While the coronavirus pandemic continues to spread, causing running races — and many other large events — to be postponed and cancelled, you might be wondering what you should do for your own personal health and how this could affect your training.
We tapped Dr David Nieman, a health professor at Appalachian State University and director of the Human Performance Lab at the North Carolina Research Campus, and Dr Brian Labus, Ph.D, an assistant professor in the School of Public Health at the University of Nevada Las Vegas, to help answer runners’ most frequently asked questions.
Is it safe to run outside?
Yes—as long as you’re alone. When people congregate together and someone sneezes or coughs, droplets get onto objects that people touch, and then people touch their face, Nieman explains. The best plan for running right now is to go out for a solo run and enjoy the outdoors, in noncrowded areas.
Additionally, people might be afraid to run in the colder weather for fear of illness, but that’s not true; there is no data that you will get sick from really any respiratory pathogen when running in cold weather, Nieman says.
Getting in 30 to 60 minutes of moderate to brisk activity can help your immune system keep viruses at bay. Be sure you know what’s going on in your area and if there are any restrictions or mandatory self-quarantines. And, if you’re sick or at-risk of spreading the virus, you shouldn’t go out — the bigger concern is spreading it to those who are at high risk, such as the elderly or immunocompromised.
During a self-quarantine, Nieman suggests doing some exercise while staying where you are quarantined to keep healthy — doing bodyweight exercises or running on an at-home treadmill are great ways to do this. Unless you’re sick.
“If you do have flu or coronavirus, or have fever, sick people think wrongly they can ‘exercise the virus out of the system’ or ‘sweat it out,’ that’s a myth. It’s actually the opposite,” Neiman says.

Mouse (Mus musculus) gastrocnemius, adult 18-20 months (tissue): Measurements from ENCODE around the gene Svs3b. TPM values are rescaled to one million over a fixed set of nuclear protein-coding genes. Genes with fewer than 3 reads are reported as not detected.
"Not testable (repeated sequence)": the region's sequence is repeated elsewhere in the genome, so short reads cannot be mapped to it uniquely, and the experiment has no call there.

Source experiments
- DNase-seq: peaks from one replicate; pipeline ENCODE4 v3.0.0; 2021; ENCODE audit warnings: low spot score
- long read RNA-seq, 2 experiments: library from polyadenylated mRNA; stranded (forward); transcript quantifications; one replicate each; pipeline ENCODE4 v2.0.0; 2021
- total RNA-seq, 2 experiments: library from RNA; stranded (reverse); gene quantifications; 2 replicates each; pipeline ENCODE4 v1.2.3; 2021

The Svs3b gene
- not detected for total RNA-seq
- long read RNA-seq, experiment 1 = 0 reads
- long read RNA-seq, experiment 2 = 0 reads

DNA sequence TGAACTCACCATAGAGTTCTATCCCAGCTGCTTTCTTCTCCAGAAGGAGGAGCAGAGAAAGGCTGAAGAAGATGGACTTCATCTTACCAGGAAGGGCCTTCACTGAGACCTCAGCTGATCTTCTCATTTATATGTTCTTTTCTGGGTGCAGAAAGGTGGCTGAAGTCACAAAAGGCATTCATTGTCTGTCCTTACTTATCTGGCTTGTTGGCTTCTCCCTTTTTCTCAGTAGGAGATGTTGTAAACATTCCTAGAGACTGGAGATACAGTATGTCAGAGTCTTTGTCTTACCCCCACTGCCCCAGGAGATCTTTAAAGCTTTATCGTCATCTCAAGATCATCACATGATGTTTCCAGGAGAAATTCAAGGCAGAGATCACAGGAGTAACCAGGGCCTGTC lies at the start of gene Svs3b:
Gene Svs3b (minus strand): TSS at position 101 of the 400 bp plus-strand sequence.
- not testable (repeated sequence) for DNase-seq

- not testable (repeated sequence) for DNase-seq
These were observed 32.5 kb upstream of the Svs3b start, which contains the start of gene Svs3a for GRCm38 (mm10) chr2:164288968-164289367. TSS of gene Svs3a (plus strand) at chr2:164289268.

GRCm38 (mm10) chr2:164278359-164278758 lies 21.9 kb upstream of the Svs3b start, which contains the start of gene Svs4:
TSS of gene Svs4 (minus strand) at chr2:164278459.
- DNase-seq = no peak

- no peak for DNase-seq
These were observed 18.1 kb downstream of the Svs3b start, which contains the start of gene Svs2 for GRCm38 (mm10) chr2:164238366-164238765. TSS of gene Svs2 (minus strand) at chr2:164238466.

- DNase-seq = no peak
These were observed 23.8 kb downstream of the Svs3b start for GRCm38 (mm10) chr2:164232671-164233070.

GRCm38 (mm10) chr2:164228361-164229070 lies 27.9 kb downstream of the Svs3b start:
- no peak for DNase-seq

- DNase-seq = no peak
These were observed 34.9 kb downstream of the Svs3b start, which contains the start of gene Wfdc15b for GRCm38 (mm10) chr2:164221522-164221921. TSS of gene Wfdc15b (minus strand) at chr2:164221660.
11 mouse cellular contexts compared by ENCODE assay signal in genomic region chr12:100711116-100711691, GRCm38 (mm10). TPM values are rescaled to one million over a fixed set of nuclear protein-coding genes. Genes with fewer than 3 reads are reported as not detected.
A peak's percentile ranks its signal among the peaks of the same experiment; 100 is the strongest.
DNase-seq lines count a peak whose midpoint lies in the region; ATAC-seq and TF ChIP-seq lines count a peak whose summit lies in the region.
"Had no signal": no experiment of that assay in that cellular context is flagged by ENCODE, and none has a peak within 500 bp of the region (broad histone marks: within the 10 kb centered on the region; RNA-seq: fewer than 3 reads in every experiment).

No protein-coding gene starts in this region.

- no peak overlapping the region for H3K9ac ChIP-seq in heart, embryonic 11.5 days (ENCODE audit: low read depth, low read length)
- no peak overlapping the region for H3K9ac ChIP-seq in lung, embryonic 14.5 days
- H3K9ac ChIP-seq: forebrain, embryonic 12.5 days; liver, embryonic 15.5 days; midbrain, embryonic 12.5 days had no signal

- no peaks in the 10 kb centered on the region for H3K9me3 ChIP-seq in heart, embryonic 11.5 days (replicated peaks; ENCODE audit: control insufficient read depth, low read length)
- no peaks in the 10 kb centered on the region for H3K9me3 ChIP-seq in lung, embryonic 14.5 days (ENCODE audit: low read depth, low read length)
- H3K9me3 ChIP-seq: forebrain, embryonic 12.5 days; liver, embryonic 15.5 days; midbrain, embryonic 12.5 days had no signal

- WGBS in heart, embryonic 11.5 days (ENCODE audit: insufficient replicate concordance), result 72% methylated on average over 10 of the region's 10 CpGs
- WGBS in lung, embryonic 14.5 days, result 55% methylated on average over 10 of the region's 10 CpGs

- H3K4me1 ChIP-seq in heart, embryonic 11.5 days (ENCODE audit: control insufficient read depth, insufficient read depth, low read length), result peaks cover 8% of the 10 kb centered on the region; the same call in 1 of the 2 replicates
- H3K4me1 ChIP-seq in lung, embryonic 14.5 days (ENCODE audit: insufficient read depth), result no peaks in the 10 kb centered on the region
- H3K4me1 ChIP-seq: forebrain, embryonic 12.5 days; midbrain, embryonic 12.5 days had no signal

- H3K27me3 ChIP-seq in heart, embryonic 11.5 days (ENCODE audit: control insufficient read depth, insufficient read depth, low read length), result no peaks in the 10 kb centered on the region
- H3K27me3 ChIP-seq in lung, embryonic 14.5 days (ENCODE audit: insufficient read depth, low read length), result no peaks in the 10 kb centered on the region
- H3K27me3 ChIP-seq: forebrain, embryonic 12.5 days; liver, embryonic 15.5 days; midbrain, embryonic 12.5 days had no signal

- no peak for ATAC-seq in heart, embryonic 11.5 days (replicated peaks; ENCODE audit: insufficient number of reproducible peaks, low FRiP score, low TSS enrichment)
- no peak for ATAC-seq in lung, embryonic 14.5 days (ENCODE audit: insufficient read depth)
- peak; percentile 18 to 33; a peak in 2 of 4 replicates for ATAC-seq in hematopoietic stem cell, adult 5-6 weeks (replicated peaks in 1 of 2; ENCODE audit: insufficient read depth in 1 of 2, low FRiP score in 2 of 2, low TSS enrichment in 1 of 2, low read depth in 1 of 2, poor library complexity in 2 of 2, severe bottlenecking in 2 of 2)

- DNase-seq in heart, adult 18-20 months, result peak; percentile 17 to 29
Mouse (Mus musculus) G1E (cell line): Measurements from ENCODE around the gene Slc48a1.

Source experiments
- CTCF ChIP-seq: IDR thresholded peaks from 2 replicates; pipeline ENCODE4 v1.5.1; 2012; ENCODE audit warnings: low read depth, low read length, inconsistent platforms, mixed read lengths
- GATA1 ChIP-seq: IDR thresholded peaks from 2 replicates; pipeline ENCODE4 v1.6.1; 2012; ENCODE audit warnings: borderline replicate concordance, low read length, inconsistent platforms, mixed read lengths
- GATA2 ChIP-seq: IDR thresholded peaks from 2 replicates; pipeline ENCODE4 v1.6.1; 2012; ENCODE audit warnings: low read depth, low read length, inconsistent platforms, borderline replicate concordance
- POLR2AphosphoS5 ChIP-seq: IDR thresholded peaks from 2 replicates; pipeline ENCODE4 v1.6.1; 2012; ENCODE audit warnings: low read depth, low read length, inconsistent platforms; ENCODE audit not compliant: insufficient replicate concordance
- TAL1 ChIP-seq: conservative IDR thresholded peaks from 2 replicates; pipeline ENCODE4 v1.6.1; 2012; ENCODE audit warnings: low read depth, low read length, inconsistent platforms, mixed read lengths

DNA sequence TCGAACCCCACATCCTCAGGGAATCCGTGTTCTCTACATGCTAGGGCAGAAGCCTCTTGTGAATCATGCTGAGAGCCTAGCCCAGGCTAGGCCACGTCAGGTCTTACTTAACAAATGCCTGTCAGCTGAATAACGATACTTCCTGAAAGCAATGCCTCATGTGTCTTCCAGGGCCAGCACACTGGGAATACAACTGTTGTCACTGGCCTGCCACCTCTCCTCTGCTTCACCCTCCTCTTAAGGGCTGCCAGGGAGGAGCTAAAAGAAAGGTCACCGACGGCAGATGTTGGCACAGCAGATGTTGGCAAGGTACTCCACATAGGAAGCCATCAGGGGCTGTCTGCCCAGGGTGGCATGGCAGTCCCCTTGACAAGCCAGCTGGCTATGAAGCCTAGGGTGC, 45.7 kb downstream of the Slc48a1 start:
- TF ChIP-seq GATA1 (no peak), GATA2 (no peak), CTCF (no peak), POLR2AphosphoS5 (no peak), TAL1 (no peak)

Should I wear a mask out on solo runs?
CDC guidelines have recently been updated to recommend “wearing cloth face coverings in public settings where other social distancing measures are difficult to maintain (e.g., grocery stores and pharmacies) to help reduce the spread of the virus from spreading between people interacting in close proximity.” (Guidelines are rapidly evolving.)
“Really, what these announcements should mean to athletes, and to everyone, is that the situation we are in is very serious. And that we all need to consider the consequences of our individual actions on the community around us,” Ferrari says.
“Face coverings do two possible things — they contain spread from the ill and prevent inhalation in the healthy. The degree to which they achieve these things is debated, but one thing is not: they are only really effective if used properly. And most people are not trained to use masks properly. Even taking a mask on and off incorrectly can be risky and increase your hand-to-mouth exposure.”
Wearing a Buff gaiter or other moisture-wicking face covering while running as well as maintaining at least a 2-metre distance from others may help cut down on droplets being spread to others due to heavy breathing if you’re in an area where you may encounter others, Nieman says.
“The purpose of the mask is not to protect you, but to protect other people from you,” Labus says. “If that is the goal, going out solo and avoiding other people altogether is the best thing you can do.”
This means avoiding crowded areas, even if you get to your regular route and there are other people there, you should find a different place to go for the safety of everyone.
“This virus is highly contagious and transmissible, and it appears we cannot be too careful,” Nieman says.
However, wearing a cloth face covering is not a substitute for hand washing, physical distancing, or remaining at home when ill. The WHO has more resources on how to properly use masks.
Should I avoid touching traffic buttons?